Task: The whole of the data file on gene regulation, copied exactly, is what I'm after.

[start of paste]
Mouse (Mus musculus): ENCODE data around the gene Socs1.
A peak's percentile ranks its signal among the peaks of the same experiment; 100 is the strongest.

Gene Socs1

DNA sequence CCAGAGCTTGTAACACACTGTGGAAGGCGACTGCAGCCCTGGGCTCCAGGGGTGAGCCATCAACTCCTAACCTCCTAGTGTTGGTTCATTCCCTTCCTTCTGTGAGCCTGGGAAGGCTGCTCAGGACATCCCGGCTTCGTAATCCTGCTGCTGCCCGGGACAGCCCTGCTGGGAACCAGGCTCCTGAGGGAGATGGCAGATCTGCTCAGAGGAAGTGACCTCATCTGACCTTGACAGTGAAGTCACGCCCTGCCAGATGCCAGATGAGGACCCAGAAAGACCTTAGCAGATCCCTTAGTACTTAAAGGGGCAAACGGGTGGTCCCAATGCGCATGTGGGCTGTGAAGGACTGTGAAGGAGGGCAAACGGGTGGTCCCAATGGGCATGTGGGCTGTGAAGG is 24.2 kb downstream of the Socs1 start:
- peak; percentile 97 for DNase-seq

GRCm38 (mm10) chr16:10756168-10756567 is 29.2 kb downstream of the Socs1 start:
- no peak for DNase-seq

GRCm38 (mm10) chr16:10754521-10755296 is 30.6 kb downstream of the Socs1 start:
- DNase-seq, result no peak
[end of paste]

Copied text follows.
Mouse (Mus musculus): ENCODE data around the gene Socs1.
A peak's percentile ranks its signal among the peaks of the same experiment; 100 is the strongest.

Gene Socs1

DNA sequence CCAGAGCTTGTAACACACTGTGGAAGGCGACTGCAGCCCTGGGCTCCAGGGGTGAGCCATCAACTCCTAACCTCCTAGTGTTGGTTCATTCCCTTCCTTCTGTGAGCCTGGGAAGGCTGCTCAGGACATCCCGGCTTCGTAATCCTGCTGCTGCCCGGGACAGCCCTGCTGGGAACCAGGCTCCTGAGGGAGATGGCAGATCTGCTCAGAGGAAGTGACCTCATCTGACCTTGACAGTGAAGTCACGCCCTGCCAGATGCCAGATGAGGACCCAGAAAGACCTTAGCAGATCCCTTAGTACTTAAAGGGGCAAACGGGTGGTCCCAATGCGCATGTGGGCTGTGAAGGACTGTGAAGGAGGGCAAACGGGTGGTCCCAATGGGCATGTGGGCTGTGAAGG is 24.2 kb downstream of the Socs1 start:
- peak; percentile 97 for DNase-seq

GRCm38 (mm10) chr16:10756168-10756567 is 29.2 kb downstream of the Socs1 start:
- no peak for DNase-seq

GRCm38 (mm10) chr16:10754521-10755296 is 30.6 kb downstream of the Socs1 start:
- DNase-seq, result no peak